Researchers from the Lithuania-based Vilnius University and the Kaunas University of Technology have developed an environmentally-friendly, recyclable resin for use within the Optical 3D printing (O3P) process.
Derived from soybeans, the bio-resin fulfils the technological, functional and durability requirements of conventional polymers used in 3D printing, while offering increased bio-compatibility at a lower cost. The new biomaterial could be used in small batch production services, moving O3DP manufacturing towards employing bio-based resins, instead of non-recyclable petroleum-derived photopolymers.
A greener alternative to photopolymers in 3D printing
Bio-based polymers are increasingly being adopted within the 3D printing industry as an alternative to photopolymers due to their carbon neutrality, biodegradability, and recyclability. Vegetable oil for instance, is widely available, and can be used as a starting material for many polymer-substitutes, while displaying an inherent degradability and low toxicity. O3DP methods, meanwhile, have also been developed as a way of achieving low waste production, but many still rely on petroleum-derived resins.
O3DP manufacturing methods offer many benefits, such as its integration of post-processing, which allows for the fabrication of free-form structures that serve as 3D templates for producing pure glass, ceramic and metal objects. In addition, the production techniques allow the flexible manufacturing of multi-dimensional, hierarchical, or arbitrary structures, which accelerates the 3D printing process within a range of applications.
In order to continue reaping the benefits of O3DP printing, albeit in a more environmentally-friendly way, the Lithuanian researchers devised their new biopolymer. The resin, constructed from soybean extracts, is suitable for O3DP in the scales from nano- (hundreds nm) to macro-dimensions (cm). Moreover, by optimizing pulsed-exposure during printing, the resin can be processed purely, and without the need to add any artificial photoinitiators (PIs).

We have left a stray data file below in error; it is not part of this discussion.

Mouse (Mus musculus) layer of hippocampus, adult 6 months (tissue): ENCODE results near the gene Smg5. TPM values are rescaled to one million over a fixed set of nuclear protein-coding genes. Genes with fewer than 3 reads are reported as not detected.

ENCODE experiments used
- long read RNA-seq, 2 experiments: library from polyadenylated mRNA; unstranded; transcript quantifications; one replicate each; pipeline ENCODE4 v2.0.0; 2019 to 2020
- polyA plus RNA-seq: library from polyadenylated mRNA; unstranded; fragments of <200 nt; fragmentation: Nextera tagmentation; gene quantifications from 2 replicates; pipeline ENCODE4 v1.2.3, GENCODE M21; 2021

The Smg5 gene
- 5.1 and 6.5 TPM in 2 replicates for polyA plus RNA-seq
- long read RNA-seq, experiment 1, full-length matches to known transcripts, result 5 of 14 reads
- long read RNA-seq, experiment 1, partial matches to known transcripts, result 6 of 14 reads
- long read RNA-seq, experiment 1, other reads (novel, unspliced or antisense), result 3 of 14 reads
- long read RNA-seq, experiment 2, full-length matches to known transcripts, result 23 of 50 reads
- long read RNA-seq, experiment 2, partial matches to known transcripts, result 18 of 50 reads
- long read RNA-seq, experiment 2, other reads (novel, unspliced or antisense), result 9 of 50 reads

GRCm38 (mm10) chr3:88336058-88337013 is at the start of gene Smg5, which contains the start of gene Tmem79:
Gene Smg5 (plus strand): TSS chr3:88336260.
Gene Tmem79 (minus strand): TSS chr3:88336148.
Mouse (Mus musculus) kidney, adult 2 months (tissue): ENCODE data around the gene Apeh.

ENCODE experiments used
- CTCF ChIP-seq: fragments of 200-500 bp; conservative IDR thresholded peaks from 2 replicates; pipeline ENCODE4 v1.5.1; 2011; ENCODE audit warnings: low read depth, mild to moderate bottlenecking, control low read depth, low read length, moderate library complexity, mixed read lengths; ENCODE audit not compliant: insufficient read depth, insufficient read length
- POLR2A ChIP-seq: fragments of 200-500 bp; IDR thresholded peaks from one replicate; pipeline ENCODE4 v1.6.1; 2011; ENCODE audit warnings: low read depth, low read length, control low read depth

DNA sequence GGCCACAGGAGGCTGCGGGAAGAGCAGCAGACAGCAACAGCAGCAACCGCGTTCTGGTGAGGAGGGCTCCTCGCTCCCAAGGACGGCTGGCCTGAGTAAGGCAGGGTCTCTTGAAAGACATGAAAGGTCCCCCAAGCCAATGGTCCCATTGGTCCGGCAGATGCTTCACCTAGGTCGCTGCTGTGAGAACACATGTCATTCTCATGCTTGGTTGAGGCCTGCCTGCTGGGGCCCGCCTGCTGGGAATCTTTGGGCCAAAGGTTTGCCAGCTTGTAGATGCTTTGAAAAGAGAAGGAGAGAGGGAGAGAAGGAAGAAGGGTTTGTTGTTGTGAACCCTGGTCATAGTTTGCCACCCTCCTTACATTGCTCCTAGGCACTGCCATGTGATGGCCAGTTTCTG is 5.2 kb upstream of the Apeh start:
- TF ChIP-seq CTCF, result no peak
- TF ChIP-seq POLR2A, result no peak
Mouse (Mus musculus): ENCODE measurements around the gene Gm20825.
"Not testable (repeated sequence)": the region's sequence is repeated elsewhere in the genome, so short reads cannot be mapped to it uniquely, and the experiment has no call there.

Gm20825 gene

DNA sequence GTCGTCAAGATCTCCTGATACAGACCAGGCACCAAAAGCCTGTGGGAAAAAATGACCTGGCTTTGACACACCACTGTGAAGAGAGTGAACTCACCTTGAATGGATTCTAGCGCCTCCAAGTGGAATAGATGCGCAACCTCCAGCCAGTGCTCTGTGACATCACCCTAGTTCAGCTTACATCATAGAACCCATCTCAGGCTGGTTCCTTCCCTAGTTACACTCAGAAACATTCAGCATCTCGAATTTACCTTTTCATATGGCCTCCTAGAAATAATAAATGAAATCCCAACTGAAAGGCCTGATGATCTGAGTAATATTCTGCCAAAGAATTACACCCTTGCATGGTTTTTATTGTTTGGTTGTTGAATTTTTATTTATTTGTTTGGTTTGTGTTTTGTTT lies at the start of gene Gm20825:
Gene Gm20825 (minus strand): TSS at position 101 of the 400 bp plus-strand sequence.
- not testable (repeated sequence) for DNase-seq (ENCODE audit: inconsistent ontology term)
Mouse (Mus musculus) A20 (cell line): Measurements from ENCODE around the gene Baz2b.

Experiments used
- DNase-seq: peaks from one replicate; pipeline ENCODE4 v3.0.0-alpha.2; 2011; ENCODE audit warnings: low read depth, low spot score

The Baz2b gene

Testing and analyzing the eco-friendly resin
Depending on their applications, resins require different irradiation intensities and achievable resolutions, and the team chose Acrylated Epoxidized SoyBean Oil (AESO) to demonstrate the bio-based resin’s applicability in O3DP. Most desktop 3D printers for example, are compatible with acrylate or methacrylate-based resins for the prototyping of macro-scale objects. Nanoscribe on the other hand, provides a multi-scale 2PP material, but it actually uses three different photoresins, which are designed to produce parts for each spatial scale. According to the Lithuanian team then, there was no single photo resin capable of enabling truly scalable manufacturing.
The AESO material meanwhile, has the advantage of being suitable for manufacturing objects that span five orders of magnitude. Moreover, according to the researchers, it’s not just the absence of light-absorbing compounds such as PIs, that makes their bio-resin suitable for use with O3DP methods. The final chemical formulation, physical characteristics, viscosity and reaction mechanisms of the material, also have a significant impact in determining its 3D photo structuring qualities and recyclability.